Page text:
Growing in a table drain which was graded about two years ago. Could be that the grader is helping to spread it along the side of the road. Most of the plants came up two years ago and this year is its second flowering season.
Mountain Hickory Wattle Leaf Gall
Several leaves of this young acacia shrub had circular to oval patches of thickened, firm, raised growths with brown encrustation on their pale convex surfaces (pics 1 to 3). The growths were concave on the underside with a outer circle of similar brown crust (pic 4). These patches did not occur in any particular part of the leaf - some involved the mid vein and others anywhere on the leaf lamina. A dissection of one of these structures revealed just thick tough plant tissue.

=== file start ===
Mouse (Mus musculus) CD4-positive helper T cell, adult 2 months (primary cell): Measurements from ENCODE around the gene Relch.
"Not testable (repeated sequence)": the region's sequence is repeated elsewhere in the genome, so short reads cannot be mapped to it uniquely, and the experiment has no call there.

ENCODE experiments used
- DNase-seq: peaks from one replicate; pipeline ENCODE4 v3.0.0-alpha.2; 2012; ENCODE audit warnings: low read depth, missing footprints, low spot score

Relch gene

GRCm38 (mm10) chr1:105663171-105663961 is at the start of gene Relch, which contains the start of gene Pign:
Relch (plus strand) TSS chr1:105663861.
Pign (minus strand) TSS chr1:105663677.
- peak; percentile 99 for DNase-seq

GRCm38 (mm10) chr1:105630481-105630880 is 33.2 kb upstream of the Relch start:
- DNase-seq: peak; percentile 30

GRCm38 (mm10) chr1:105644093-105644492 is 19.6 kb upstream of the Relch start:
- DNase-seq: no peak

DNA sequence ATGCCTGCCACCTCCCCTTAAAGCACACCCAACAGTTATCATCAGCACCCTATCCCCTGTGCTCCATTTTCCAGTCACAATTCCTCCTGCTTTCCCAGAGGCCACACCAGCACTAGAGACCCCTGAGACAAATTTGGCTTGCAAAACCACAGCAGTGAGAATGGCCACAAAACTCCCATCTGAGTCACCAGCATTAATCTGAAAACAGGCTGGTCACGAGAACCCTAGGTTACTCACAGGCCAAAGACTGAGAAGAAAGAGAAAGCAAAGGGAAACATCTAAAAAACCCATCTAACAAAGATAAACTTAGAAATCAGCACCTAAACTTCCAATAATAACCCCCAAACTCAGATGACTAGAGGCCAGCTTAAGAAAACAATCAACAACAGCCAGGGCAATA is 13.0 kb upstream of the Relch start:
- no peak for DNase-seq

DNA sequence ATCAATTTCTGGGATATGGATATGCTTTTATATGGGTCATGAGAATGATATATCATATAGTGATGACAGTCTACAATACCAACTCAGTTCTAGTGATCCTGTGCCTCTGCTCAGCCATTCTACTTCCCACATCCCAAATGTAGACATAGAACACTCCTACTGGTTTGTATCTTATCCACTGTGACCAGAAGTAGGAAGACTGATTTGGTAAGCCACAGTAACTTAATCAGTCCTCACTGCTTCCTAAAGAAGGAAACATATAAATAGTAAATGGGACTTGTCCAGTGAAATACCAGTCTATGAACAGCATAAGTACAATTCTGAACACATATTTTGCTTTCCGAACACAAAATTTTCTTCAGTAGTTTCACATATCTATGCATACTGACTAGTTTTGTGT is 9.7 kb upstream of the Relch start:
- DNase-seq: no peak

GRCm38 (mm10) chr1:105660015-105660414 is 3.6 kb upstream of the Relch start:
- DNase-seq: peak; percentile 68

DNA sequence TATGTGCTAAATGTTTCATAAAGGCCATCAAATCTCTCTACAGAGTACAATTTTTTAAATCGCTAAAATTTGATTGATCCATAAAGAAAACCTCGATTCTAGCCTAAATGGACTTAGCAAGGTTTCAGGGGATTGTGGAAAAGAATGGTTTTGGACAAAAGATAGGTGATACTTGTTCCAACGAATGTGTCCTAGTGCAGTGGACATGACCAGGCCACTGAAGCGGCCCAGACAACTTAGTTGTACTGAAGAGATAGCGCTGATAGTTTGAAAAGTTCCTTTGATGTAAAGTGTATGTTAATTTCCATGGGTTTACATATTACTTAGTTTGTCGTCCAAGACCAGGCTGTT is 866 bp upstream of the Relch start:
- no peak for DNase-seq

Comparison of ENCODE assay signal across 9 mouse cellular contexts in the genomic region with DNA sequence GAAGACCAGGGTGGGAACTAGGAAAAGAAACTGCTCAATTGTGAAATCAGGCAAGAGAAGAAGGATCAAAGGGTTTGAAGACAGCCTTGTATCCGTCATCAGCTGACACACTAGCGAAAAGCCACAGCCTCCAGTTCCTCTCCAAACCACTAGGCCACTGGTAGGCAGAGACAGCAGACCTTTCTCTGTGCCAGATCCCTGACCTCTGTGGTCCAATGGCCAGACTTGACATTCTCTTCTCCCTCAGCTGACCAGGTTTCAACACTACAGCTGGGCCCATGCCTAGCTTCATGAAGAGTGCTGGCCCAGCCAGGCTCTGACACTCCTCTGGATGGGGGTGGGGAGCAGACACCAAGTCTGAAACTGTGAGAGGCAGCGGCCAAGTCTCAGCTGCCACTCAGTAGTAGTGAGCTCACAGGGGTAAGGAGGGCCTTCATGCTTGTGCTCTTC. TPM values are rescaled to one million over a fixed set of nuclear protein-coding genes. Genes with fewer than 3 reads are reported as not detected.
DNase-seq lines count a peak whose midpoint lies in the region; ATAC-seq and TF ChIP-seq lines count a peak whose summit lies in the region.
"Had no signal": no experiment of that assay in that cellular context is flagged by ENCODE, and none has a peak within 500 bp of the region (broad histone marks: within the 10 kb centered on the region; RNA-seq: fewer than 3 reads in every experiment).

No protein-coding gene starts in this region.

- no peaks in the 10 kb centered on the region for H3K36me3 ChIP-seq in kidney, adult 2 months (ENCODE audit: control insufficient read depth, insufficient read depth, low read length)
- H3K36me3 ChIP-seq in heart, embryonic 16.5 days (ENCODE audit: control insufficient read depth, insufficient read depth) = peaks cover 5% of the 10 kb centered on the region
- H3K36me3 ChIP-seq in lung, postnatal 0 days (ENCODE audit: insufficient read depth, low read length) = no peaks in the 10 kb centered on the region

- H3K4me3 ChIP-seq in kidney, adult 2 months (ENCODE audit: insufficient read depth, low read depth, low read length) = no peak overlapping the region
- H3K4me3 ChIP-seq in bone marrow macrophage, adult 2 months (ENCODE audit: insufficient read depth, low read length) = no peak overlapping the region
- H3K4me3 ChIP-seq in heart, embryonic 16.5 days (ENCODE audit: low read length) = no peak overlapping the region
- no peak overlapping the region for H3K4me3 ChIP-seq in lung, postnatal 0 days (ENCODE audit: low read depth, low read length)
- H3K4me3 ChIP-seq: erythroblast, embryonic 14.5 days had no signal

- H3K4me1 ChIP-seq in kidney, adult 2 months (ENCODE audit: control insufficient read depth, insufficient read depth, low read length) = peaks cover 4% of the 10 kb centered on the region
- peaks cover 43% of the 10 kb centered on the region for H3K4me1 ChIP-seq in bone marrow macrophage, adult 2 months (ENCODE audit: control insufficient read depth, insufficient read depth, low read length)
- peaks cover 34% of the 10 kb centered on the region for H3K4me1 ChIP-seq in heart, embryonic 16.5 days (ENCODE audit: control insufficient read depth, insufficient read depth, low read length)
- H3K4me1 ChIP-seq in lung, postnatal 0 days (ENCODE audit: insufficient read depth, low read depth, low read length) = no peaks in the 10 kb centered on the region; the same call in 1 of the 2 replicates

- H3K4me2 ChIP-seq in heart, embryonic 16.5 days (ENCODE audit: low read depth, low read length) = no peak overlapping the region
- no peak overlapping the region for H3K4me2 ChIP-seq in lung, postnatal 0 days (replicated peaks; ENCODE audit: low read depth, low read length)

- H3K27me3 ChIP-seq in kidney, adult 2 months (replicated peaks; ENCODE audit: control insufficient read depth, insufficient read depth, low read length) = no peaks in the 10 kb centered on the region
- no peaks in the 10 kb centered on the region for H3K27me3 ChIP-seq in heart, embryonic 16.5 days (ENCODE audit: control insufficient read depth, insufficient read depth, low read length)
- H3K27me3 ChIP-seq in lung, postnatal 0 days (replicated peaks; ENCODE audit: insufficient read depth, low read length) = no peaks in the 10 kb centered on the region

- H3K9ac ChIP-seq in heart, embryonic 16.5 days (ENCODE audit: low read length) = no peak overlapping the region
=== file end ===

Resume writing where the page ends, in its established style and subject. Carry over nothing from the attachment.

Spotted on young Mountain Hickory Wattle ( Acacia obliquinervia) shrubs on Mt Donna Buang (1250 masl)
Architect of gall unknown.
This small wasp ( a case-moth larvae parasite wasp) was about 10 mm long and very active. The narrow abdomen had thin white bands and a moderate size ovipositor. Head, antennae and thorax were black. The hind legs had black and white markings while the other legs were a pale yellow.
Spotted actively searching low plants (in this case the bumblebee weed) in a riparian area.